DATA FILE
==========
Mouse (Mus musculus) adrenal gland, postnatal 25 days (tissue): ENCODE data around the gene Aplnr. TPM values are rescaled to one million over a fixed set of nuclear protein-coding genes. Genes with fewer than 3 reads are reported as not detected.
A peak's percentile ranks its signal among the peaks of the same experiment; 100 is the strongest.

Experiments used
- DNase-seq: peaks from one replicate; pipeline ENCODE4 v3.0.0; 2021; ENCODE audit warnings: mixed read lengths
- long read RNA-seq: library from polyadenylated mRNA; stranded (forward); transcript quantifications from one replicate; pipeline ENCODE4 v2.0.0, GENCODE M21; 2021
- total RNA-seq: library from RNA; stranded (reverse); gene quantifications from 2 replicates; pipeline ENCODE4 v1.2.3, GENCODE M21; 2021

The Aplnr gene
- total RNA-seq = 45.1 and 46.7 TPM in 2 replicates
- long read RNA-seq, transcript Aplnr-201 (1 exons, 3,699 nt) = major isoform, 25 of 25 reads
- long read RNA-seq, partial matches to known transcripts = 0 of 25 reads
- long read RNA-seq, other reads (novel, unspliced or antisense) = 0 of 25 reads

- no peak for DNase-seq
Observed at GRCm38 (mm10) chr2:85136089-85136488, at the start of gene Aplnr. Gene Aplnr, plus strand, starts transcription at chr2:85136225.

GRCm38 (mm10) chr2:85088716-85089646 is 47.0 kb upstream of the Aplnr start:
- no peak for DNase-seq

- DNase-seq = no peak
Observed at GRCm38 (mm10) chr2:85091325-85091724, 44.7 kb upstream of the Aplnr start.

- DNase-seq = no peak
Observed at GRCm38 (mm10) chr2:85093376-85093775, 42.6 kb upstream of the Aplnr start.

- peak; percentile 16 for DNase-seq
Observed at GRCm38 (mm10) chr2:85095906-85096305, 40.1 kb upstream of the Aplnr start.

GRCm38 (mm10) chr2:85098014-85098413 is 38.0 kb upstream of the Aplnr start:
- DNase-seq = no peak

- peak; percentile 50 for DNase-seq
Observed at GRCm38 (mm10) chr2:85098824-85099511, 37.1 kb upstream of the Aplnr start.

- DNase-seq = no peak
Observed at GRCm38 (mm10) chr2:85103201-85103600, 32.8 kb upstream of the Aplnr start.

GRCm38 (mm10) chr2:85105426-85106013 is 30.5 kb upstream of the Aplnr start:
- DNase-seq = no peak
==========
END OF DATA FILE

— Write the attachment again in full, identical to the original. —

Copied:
Mouse (Mus musculus) adrenal gland, postnatal 25 days (tissue): ENCODE data around the gene Aplnr. TPM values are rescaled to one million over a fixed set of nuclear protein-coding genes. Genes with fewer than 3 reads are reported as not detected.
A peak's percentile ranks its signal among the peaks of the same experiment; 100 is the strongest.

Experiments used
- DNase-seq: peaks from one replicate; pipeline ENCODE4 v3.0.0; 2021; ENCODE audit warnings: mixed read lengths
- long read RNA-seq: library from polyadenylated mRNA; stranded (forward); transcript quantifications from one replicate; pipeline ENCODE4 v2.0.0, GENCODE M21; 2021
- total RNA-seq: library from RNA; stranded (reverse); gene quantifications from 2 replicates; pipeline ENCODE4 v1.2.3, GENCODE M21; 2021

The Aplnr gene
- total RNA-seq = 45.1 and 46.7 TPM in 2 replicates
- long read RNA-seq, transcript Aplnr-201 (1 exons, 3,699 nt) = major isoform, 25 of 25 reads
- long read RNA-seq, partial matches to known transcripts = 0 of 25 reads
- long read RNA-seq, other reads (novel, unspliced or antisense) = 0 of 25 reads

- no peak for DNase-seq
Observed at GRCm38 (mm10) chr2:85136089-85136488, at the start of gene Aplnr. Gene Aplnr, plus strand, starts transcription at chr2:85136225.

GRCm38 (mm10) chr2:85088716-85089646 is 47.0 kb upstream of the Aplnr start:
- no peak for DNase-seq

- DNase-seq = no peak
Observed at GRCm38 (mm10) chr2:85091325-85091724, 44.7 kb upstream of the Aplnr start.

- DNase-seq = no peak
Observed at GRCm38 (mm10) chr2:85093376-85093775, 42.6 kb upstream of the Aplnr start.

- peak; percentile 16 for DNase-seq
Observed at GRCm38 (mm10) chr2:85095906-85096305, 40.1 kb upstream of the Aplnr start.

GRCm38 (mm10) chr2:85098014-85098413 is 38.0 kb upstream of the Aplnr start:
- DNase-seq = no peak

- peak; percentile 50 for DNase-seq
Observed at GRCm38 (mm10) chr2:85098824-85099511, 37.1 kb upstream of the Aplnr start.

- DNase-seq = no peak
Observed at GRCm38 (mm10) chr2:85103201-85103600, 32.8 kb upstream of the Aplnr start.

GRCm38 (mm10) chr2:85105426-85106013 is 30.5 kb upstream of the Aplnr start:
- DNase-seq = no peak